The Issue of Federal Regulation in the Progressive Era

By Richard Abrams | Go to book overview

APPENDIX

Chronology and Summaries of Legislation Which Represented Major Federal Intervention in the Nation's Political Economy: 1887-1917. (Tariffs Excluded)

1887--Interstate Commerce Act: (1) establishes the Interstate Commerce Commission with power to investigate, report on, make recommendations on, and issue "cease and desist" orders to interstate carriers in the course of administrating the restrictive provisions of the Act; (2) authorizes the I.C.C. to require interstate carriers to submit annual reports on financial, rate-making, safety, and operational matters; (3) states that "all charges . . . shall be reasonable and just"; (4) outlaws rebates and other forms of "unjust discrimination"; (5) outlaws higher rates "for a shorter than for a longer distance over the same line, in the same direction," "under substantially similar circumstances and conditions," except in special cases as approved by the I.C.C. [Section 4]; (6) outlaws pools and combinations.

1890--Sherman Anti-Trust Act: (1) declares illegal "Every contract, combination in the form of trust or otherwise, or conspiracy, in restraint of [interstate or foreign] trade"; (2) provides "threefold damages" to those injured by violation of the Act.

1891--Forest Reserve Act: authorizes the president to set aside timber lands and to establish national parks.

1901--Right-of-Way Act: codifies all previous right-of-way grants across public lands for irrigation or other water-use purposes; (2) gives the secretary of the interior power (later transferred to the secretary of agriculture) to issue right-of-way permits or licenses.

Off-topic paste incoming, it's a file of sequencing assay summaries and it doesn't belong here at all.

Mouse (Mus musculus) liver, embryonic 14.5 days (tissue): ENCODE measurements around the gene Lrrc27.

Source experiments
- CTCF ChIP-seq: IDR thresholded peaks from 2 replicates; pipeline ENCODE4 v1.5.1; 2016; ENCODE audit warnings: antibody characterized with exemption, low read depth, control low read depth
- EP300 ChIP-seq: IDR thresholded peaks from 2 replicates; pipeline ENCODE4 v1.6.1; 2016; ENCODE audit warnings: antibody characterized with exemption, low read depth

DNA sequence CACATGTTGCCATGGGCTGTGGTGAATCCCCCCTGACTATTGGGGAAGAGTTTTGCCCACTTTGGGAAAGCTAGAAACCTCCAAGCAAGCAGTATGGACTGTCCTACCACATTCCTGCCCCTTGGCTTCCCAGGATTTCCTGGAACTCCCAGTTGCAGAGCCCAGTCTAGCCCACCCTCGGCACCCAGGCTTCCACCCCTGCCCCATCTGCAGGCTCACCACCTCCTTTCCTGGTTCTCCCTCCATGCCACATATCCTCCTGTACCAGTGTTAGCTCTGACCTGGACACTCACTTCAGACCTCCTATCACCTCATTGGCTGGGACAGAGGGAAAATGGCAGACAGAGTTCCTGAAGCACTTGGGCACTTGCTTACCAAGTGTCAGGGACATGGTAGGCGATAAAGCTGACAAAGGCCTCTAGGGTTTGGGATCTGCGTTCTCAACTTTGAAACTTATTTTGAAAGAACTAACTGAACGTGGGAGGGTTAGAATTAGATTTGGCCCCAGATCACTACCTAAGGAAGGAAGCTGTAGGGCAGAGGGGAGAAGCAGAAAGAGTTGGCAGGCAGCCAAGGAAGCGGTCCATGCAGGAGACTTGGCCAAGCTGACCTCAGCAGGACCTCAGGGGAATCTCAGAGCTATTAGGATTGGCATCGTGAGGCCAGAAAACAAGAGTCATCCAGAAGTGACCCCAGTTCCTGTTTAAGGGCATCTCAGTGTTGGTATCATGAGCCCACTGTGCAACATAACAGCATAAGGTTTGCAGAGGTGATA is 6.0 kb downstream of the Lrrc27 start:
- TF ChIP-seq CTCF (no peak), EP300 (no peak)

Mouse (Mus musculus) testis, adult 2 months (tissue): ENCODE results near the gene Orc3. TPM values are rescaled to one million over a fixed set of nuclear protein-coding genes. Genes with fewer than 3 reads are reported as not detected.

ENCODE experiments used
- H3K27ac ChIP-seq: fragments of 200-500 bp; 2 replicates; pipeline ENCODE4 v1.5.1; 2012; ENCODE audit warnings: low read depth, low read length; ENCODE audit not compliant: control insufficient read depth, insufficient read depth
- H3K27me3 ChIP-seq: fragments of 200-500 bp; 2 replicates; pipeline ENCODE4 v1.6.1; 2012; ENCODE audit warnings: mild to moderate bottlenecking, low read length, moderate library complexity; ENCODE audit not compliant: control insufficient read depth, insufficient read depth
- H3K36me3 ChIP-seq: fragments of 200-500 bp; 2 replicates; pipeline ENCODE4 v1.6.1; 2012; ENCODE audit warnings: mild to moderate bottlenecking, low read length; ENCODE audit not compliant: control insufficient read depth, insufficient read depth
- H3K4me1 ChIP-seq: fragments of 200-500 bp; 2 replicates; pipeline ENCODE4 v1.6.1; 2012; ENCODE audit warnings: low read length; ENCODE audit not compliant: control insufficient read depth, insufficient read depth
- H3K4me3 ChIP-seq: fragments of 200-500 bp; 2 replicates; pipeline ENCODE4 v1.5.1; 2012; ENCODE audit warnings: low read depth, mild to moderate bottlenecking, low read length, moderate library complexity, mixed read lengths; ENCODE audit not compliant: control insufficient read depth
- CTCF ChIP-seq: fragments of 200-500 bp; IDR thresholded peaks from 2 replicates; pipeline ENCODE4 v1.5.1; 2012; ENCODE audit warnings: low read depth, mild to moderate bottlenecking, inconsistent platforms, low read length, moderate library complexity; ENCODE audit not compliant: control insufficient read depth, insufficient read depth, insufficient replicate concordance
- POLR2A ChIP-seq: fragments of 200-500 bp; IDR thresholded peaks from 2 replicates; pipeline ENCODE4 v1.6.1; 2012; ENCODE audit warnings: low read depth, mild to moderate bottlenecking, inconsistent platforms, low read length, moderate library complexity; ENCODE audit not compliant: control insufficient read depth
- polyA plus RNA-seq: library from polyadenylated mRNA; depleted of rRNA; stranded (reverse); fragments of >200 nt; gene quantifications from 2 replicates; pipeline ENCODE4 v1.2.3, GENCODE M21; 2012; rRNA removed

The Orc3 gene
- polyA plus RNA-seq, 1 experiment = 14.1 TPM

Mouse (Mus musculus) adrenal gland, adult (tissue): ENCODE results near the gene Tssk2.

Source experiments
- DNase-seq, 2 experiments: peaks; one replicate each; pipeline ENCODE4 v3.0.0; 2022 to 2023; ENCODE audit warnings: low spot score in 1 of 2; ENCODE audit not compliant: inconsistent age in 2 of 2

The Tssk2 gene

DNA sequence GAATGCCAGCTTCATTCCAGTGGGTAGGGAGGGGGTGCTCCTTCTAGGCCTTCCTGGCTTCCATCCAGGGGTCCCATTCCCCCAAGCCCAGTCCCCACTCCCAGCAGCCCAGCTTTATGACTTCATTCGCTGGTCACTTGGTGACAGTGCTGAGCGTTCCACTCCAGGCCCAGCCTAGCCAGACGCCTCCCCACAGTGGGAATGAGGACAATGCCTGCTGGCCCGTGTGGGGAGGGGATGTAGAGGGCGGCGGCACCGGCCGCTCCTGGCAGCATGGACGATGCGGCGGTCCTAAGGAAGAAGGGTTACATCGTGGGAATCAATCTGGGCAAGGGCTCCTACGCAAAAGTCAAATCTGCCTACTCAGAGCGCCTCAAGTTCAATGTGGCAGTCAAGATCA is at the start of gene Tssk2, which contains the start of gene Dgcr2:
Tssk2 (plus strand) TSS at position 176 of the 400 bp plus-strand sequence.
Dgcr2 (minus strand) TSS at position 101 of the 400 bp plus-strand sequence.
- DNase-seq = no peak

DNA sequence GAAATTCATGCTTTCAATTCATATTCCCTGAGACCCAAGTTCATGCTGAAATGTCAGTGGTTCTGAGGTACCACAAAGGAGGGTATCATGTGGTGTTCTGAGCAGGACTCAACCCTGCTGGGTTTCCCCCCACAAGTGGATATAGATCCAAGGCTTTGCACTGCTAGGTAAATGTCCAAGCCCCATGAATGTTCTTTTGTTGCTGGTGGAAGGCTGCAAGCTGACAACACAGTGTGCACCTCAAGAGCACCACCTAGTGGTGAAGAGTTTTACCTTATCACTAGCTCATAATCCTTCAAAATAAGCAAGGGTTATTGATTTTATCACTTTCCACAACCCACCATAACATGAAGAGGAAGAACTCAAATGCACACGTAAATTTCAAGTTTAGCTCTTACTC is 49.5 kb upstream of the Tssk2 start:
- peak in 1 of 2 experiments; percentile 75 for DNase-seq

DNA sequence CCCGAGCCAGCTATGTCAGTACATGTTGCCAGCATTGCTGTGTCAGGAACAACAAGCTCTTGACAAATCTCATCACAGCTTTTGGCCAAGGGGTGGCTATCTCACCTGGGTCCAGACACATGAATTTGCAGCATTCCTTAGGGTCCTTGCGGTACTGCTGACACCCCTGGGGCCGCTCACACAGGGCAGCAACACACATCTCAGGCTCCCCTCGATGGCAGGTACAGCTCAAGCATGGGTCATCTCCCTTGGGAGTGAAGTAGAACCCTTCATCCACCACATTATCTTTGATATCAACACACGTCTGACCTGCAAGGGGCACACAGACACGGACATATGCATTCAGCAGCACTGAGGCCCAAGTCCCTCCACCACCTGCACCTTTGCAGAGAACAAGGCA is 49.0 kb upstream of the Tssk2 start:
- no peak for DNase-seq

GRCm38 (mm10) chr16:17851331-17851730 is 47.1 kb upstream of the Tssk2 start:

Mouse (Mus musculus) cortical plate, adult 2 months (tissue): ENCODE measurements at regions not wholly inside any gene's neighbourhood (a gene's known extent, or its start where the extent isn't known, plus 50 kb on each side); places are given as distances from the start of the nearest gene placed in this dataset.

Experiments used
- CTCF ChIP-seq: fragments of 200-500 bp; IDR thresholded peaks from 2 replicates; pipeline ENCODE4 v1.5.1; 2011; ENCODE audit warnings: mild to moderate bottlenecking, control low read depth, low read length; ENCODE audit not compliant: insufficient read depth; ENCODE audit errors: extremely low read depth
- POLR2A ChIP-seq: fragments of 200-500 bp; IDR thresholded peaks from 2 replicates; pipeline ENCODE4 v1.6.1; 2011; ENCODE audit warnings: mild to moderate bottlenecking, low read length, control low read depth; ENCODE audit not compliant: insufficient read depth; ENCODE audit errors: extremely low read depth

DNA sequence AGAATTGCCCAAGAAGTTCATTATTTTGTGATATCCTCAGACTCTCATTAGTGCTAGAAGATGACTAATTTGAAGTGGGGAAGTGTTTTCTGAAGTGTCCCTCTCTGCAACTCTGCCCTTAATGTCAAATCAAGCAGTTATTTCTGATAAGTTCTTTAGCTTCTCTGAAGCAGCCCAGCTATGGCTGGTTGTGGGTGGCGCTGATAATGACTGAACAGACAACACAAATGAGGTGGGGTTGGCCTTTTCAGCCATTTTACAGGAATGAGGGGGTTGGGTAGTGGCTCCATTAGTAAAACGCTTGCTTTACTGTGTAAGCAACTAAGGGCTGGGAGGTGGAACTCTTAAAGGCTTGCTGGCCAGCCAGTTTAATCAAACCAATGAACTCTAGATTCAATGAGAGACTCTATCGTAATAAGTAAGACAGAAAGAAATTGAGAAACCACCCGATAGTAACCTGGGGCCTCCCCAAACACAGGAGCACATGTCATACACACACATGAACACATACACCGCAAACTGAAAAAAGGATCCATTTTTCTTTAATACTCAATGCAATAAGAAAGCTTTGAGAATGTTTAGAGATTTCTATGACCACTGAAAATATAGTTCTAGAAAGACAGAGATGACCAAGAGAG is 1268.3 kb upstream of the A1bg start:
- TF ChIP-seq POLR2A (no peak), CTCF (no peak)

1902--Newlands Reclamation Act: reserves revenue from sales of public lands and fees for use of water power on public lands for the purpose of Federal irrigation projects in sixteen western states.

1903--Establishment of the Bureau of Corporations [Section 6 of an Act to Create a Department of Commerce and Labor]: gives the commissioner of corporations, who is made head of the Bureau, "the same power and authority in respect to corporations . . . as is conferred on the Interstate Commerce Commission."

1906--Hepburn Act [Amendment of the Interstate Commerce Act of 1887]: (1) includes oil pipe lines, express companies, rail switches, private cars, and terminal facilities within I.C.C. jurisdiction; (2) forbids any railroad to transport any commodity in which it has a proprietary interest, except lumber and lumber products; (3) reinforces the prohibitions against free passes and against rebates; (4) authorizes the I.C.C. to prescribe a maximum rate if upon complaint it finds that a rate is "unjust or unreasonable, or unjustly discriminatory, or unduly preferential, or prejudicial"; (5) empowers the I.C.C. to award damages against a carrier; (6) explicitly authorizes a circuit court of appeals to suspend I.C.C. orders upon a hearing after five days notice to the Commission.

1906--Pure Food and Drug Act: (1) requires accurate labelling of all canned or packaged food and drugs; (2) forbids the manufacture,

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